“Back when you sold packaged software, you’d plan out your release for months and then you’d go release it, but now you can push updates and changes weekly,” says Lackland. “Frequently you don’t think you’ve added a whole lot more value with all these new features for your customers.“


Accurately assessing the value you’ve created by improving your software over time will help you see that your offering is worth charging more for. Analyzing how your features may be grouped—or picked apart—in order to create modular pricing can reveal interesting new ways to get more revenue from your product.


“Don’t be afraid to call something a different offering and try to up-sell it,” Lackland advises.


The add-on pricing strategy recognizes that not all customers have the exact same needs and allows customers to build the most effective solution with the greatest value based on their specific requirements. Nobody likes to pay for features they don’t use and add-ons allow a level of customization most customers will recognize and appreciate.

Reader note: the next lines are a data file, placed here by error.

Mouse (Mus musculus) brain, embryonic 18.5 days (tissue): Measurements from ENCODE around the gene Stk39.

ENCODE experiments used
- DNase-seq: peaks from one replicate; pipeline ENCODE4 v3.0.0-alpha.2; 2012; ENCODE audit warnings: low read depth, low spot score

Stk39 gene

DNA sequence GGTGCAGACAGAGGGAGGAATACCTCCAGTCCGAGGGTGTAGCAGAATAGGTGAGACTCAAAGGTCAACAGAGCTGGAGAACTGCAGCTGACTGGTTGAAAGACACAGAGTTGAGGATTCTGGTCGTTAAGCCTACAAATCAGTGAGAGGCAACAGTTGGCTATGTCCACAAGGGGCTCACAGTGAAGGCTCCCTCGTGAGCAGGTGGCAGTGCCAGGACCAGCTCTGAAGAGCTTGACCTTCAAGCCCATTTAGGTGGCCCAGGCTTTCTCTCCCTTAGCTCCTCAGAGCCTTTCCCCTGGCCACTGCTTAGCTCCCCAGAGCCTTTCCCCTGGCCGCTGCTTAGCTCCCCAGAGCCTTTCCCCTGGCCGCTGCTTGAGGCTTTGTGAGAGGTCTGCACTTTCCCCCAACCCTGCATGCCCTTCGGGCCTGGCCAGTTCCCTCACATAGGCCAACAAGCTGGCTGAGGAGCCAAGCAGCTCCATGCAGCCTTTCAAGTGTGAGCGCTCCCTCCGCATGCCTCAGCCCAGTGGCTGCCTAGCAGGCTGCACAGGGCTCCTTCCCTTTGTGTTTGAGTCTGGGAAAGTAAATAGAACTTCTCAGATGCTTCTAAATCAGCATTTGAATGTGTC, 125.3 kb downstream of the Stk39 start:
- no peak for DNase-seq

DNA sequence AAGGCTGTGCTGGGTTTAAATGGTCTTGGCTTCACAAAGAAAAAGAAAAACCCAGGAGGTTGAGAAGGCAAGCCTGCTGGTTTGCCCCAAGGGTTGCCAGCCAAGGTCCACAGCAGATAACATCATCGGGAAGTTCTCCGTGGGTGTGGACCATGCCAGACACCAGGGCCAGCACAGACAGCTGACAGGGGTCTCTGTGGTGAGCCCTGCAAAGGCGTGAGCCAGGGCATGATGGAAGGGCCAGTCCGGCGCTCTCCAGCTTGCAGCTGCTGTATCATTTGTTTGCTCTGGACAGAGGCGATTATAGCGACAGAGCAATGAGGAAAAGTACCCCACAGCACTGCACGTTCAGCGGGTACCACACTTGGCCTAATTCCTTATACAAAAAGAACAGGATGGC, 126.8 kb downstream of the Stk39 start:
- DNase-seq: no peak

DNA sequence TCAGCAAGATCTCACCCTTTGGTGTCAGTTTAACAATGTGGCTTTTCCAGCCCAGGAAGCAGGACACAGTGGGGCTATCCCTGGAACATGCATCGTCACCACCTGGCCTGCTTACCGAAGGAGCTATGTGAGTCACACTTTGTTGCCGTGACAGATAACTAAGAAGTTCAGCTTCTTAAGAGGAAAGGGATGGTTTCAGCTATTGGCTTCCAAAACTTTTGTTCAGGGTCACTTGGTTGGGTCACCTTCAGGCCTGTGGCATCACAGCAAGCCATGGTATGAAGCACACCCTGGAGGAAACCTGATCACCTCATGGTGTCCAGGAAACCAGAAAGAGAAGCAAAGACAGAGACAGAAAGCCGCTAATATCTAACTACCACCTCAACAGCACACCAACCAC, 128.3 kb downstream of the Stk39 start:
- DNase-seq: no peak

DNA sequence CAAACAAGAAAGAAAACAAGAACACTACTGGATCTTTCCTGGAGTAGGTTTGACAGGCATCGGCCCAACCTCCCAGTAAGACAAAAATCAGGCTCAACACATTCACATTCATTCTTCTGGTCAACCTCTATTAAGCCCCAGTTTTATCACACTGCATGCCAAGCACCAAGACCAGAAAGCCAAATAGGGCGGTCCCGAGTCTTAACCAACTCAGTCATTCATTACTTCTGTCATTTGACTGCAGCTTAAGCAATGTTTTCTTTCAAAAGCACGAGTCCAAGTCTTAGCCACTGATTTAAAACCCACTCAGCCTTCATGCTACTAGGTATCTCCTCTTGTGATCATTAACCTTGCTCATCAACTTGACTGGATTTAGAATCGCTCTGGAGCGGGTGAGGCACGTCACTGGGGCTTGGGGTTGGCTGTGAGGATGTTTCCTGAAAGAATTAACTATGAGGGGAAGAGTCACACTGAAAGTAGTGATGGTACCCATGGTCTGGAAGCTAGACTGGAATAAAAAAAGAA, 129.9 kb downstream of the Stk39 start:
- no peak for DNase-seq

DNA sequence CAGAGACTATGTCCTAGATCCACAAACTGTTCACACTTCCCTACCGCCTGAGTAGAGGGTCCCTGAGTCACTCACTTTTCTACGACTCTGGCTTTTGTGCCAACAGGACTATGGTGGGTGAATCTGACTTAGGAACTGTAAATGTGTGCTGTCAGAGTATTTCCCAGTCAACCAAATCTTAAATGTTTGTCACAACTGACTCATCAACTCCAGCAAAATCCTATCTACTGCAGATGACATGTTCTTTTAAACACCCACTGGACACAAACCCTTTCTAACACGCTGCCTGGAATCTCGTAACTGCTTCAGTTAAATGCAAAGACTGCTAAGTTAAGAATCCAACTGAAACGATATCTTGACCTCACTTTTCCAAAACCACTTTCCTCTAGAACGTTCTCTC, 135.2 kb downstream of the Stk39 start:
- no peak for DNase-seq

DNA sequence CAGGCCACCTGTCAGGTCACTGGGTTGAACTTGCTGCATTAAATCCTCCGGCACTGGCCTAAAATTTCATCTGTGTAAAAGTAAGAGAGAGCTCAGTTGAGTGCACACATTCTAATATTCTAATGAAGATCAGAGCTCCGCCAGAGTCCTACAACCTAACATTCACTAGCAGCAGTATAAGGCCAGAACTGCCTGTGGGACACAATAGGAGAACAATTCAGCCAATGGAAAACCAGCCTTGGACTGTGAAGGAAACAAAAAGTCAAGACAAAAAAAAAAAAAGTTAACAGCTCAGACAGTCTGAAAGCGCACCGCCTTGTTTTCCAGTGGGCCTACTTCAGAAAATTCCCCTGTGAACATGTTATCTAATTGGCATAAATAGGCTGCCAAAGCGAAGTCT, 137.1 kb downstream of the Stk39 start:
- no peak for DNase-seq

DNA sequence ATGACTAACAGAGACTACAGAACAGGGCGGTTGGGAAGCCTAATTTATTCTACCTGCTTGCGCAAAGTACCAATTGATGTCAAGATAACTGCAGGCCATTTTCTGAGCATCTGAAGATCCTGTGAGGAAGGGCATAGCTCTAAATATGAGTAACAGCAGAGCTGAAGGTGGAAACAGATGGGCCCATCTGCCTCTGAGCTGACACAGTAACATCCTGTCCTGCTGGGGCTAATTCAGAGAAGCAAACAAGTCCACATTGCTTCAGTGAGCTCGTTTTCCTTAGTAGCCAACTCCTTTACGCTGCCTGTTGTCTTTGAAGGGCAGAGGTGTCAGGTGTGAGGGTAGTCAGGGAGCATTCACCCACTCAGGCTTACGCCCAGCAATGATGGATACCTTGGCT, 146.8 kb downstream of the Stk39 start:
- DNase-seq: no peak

What’s the Best Pricing Strategy for Your Startup?

The most effective SaaS pricing strategy for your startup depends on a variety of factors only you can answer. Your initial pricing model, increased value in product offerings, overall company growth, and how your ideal target customer may have evolved since inception are just a few things you’ll want to consider.


What is crucial is that you are actively considering different strategies that make the most sense for you and your company right now, as well as down the road as you continue to experience growth.


The best SaaS pricing strategies aren’t necessarily making one decision over another, either. Smart companies might consider implementing a custom combination of different pricing models if they believe it will result in high customer retention, high customer acquisition, and greater overall revenue. 


Whether you are planning to raise prices, seek bigger-ticket clients, or reconfigure your offerings, the important thing is that you’re looking critically at how you can get more revenue out of the valuable product you’ve created.